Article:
Tomkins, after a hasty check with Count Asgreen, hurried to lay out the prince’s normal coat and breeches. Normally the prince just shrugged himself into his blue wool coat with the embroidered cuffs and hauled on a pair of boots. Today he was much more particular and the valet actually had to do some work. After inspecting and rejecting three separate outfits the prince settled on a dark red velvet with a gold embroidered waistcoat. He was equally fussy about the rest of his attire and he was still having his hair arranged to his liking when the three gentlemen in waiting arrived.
Count Asgreen watched the departure of the prince and his entourage with a saturnine smile. An open carriage containing Blaise and the three gentlemen in waiting, preceded by four mounted guardsmen and followed by the same number and three running footmen either side of the carriage itself. An impressively royal turnout. Just let the brat try giving that lot the slip. The prince and his entourage returned some four hours later. The prince confessed himself fatigued and dismissed his gentlemen in waiting. He told his valet he would take a short nap. The gentlemen in waiting lost no time in presenting themselves to Count Asgreen to report.
Lord Pomfret as the highest in rank was the spokesperson. He bowed with all the deference due to someone who could and had in the past turned you into a toad.
“Your Grace the prince made no attempt to disappear. However his choice of shops to visit was odd so we were especially vigilant. He did not give anyone a note or talk of anything other than the merchandise in the stores.”
“What shops? I’ll have them watched.”
“The toy shop where he discussed automatons and other mechanical devices. The bakery and the cheese shop.”
“That’s all? No jewellers, none of those places that sell fancy gewgaws and trinkets?”
Lord Pomfret and the others shook their heads. “He sampled cheeses. He must have spent an hour in there discussing the properties of just about every damn cheese in the place. Same with the bakery. Sampling this and that and discussing fancy cakes and their decoration for ages. He bought some items in each shop. The biggest parcel was from the cheese shop.”
“He said he was going shopping for a present for Lady Letitia,”
“Well Your Grace unless he’s giving her a clockwork mouse, three sponge buns and a large chunk of Gorgonzola he didn’t buy anything remotely like a present.”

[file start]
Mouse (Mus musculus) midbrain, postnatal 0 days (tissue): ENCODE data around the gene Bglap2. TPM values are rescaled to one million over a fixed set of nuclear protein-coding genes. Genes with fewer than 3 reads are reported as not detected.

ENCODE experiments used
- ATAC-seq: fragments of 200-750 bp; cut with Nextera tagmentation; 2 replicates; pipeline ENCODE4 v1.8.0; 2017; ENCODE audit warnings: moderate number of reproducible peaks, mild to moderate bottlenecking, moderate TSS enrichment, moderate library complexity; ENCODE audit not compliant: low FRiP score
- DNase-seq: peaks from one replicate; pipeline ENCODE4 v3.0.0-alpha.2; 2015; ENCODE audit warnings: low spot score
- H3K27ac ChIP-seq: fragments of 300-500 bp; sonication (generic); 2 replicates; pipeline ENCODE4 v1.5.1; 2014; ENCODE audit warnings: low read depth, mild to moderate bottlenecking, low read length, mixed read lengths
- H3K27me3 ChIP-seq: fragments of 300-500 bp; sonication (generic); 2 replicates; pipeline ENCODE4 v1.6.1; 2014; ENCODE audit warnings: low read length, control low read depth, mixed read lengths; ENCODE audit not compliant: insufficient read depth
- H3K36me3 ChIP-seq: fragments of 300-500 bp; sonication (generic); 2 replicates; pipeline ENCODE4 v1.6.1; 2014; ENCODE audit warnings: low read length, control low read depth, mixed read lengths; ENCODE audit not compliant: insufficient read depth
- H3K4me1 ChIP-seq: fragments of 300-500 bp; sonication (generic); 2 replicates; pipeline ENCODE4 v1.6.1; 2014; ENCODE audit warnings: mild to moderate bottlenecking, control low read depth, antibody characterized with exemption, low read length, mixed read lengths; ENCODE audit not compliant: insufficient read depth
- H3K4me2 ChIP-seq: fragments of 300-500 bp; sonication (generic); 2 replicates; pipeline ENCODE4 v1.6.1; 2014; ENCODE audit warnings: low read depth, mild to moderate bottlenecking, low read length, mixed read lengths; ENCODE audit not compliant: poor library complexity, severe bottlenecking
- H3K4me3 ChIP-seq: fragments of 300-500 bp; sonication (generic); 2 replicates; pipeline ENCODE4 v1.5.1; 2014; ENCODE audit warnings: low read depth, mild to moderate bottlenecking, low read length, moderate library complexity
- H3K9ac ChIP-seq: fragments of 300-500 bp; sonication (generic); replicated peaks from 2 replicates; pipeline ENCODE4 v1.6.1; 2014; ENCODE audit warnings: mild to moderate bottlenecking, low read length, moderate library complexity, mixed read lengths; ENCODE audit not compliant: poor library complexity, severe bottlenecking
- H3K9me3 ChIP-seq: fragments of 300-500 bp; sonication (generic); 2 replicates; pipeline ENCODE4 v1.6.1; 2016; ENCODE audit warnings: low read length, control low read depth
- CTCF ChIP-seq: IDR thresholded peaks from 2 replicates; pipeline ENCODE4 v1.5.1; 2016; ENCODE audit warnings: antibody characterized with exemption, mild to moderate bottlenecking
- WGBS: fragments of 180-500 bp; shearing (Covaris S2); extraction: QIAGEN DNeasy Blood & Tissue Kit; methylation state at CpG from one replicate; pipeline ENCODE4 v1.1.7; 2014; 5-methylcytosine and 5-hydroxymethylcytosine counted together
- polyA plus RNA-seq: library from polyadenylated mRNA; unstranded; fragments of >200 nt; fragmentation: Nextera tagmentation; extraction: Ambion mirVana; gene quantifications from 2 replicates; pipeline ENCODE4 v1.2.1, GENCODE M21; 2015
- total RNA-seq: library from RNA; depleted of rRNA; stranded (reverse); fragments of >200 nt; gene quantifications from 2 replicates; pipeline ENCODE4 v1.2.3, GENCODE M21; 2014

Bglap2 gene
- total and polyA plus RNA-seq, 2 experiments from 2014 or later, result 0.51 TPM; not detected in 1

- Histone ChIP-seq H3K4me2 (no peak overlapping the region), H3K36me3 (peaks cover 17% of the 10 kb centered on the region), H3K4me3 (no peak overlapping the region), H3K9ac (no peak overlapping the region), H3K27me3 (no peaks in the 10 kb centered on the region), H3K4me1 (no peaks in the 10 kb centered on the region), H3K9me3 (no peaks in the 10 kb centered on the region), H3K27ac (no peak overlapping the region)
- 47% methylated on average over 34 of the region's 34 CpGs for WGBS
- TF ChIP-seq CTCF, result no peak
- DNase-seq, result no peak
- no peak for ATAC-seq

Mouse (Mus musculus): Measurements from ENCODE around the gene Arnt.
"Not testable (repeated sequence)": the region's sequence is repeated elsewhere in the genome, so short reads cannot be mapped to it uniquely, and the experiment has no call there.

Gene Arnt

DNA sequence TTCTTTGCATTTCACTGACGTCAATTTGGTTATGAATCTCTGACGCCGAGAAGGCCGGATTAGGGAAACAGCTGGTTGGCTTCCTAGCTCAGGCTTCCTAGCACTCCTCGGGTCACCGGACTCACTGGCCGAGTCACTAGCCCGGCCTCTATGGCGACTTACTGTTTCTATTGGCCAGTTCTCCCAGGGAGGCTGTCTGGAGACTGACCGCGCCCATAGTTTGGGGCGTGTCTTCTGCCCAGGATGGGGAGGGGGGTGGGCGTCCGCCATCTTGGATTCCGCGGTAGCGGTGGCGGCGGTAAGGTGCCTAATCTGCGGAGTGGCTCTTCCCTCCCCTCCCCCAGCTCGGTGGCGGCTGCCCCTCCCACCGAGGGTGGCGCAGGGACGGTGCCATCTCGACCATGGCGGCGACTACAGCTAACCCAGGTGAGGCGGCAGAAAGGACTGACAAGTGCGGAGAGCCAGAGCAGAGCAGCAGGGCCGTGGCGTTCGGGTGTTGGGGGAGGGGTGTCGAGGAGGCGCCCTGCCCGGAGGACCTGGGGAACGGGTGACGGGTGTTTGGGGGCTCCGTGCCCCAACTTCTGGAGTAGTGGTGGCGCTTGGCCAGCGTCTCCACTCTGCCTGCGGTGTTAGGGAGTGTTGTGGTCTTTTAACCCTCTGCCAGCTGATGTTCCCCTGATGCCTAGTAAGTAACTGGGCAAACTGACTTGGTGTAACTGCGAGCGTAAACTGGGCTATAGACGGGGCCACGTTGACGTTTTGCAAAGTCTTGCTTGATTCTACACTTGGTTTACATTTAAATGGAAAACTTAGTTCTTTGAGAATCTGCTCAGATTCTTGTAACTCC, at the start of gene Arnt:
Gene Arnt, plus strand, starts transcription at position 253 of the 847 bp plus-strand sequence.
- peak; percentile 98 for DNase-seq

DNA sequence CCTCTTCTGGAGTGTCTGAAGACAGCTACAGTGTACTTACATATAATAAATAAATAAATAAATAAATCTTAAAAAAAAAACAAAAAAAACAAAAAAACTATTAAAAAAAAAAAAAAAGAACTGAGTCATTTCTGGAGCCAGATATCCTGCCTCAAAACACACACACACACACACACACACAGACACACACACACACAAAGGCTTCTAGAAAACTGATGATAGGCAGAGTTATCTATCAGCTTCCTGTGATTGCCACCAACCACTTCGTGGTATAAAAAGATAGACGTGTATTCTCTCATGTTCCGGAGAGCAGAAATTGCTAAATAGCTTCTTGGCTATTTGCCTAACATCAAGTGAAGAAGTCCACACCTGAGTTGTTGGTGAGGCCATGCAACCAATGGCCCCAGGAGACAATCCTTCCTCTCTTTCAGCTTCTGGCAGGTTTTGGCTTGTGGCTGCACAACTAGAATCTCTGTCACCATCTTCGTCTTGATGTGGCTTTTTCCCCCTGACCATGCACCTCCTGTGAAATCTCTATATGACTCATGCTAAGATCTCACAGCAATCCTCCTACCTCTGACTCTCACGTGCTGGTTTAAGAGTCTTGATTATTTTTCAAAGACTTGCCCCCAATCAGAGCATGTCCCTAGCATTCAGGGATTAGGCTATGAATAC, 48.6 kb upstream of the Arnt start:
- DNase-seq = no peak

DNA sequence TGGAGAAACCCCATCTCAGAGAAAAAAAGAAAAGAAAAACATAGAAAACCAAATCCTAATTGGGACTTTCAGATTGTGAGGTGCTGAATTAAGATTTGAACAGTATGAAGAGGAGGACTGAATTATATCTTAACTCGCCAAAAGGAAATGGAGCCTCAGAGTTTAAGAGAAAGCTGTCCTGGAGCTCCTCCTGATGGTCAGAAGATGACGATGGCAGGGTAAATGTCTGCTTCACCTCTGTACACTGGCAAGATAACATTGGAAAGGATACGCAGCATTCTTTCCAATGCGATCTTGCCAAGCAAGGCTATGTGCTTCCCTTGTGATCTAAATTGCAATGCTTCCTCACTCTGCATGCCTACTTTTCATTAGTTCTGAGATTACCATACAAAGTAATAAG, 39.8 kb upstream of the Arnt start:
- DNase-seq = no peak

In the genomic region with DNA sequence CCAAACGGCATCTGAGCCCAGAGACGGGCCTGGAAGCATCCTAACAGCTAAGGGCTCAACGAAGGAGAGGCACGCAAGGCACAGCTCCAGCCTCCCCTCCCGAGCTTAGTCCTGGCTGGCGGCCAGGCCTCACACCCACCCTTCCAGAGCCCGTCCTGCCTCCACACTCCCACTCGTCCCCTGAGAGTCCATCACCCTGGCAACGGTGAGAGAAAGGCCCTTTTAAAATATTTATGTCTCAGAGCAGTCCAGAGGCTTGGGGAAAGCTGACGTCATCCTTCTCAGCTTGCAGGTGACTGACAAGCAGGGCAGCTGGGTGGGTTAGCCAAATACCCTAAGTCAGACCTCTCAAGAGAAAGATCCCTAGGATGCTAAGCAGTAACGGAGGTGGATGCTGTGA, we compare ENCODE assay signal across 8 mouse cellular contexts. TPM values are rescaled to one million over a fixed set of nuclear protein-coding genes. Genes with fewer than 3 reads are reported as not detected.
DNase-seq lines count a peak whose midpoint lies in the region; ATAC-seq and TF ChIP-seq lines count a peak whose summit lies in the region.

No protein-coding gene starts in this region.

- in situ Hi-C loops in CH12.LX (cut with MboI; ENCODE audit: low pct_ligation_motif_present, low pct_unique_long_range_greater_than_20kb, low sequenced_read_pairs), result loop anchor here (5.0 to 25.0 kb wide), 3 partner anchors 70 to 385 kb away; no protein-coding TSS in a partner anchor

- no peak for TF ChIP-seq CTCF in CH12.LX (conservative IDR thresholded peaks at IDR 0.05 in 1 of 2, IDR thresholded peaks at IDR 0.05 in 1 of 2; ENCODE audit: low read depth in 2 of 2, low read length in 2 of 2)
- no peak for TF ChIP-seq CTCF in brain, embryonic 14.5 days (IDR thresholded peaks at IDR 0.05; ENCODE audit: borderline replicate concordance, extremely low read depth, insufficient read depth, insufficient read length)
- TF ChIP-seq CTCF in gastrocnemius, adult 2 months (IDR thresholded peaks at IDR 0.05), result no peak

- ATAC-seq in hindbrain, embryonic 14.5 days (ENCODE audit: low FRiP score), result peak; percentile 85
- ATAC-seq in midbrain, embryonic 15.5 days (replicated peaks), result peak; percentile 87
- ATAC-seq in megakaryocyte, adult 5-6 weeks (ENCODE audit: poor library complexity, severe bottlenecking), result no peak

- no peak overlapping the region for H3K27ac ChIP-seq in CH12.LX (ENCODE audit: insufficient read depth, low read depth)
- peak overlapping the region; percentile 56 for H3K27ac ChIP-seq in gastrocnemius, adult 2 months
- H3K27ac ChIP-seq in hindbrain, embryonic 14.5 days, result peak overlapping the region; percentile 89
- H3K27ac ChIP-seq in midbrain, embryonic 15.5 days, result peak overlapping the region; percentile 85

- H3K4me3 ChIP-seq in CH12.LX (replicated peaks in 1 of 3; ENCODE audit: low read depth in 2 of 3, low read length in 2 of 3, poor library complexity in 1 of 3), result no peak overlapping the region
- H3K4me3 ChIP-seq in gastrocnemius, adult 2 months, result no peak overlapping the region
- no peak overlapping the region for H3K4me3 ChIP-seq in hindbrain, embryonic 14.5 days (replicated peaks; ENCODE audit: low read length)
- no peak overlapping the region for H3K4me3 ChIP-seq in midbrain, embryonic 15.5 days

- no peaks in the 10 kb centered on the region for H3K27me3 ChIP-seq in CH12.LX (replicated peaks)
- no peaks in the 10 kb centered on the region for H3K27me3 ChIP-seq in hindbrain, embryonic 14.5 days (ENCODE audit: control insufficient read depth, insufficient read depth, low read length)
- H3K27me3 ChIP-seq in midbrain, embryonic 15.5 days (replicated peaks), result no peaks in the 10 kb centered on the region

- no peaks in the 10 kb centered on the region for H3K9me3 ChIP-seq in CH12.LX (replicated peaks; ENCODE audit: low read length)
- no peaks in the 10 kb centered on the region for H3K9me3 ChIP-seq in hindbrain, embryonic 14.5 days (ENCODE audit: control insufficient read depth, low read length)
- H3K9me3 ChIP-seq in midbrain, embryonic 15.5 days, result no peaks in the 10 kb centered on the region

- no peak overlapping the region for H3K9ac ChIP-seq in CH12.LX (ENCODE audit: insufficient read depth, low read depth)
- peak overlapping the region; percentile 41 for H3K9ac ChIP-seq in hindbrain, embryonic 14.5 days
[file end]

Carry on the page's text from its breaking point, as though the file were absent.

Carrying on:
Asgreen questioned them further but neither of the other two had anything to add to Lord Pomfret’s account so he dismissed them instructing them to return to spending time with the prince and to keep a close eye on him until Friday night.
Asgreen pondered the question of Blaise’s behaviour. The damn brat was up to something but what he couldn’t work out. He’d already put a tracking spell on the old groom. It would do no harm to put one on the prince as well. He made his way to his workshops and beckoned his chief assistant. Asgreen instructed him to go to the shops Prince Blaise had visited and put tracking spells on all the employees. The man bowed and assured Asgreen it would be done. He kept his misgivings about how they were supposed to monitor numerous employees to himself. His master did not take kindly to comments or suggestions regarding them as evidence of either slacking or insubordination or both.
Asgreen left the workshops confident his instructions would be carried out to the letter. His next stop was a a small office tucked away in an area of the palace that was mostly storerooms. The sole occupant was dozing with his feet on the desk. He removed them hastily and stood as Asgreen entered
“Ah Colfin, any nocturnal activity around the Prince’s quarters?”
“No Your Grace.”
“Good. Now get some of your people to watch the shops the prince visited today.”
He gestured and a piece of paper appeared in Colfin’s hand.
“I’ll see to it immediately Your Grace. Is there anything else?”
“Not at the moment.”
Asgreen made his way back to the main part of the palace satisfied that Blaise couldn’t stir an inch without him knowing. He still wondered what the brat was plotting but whatever it was would come to nothing.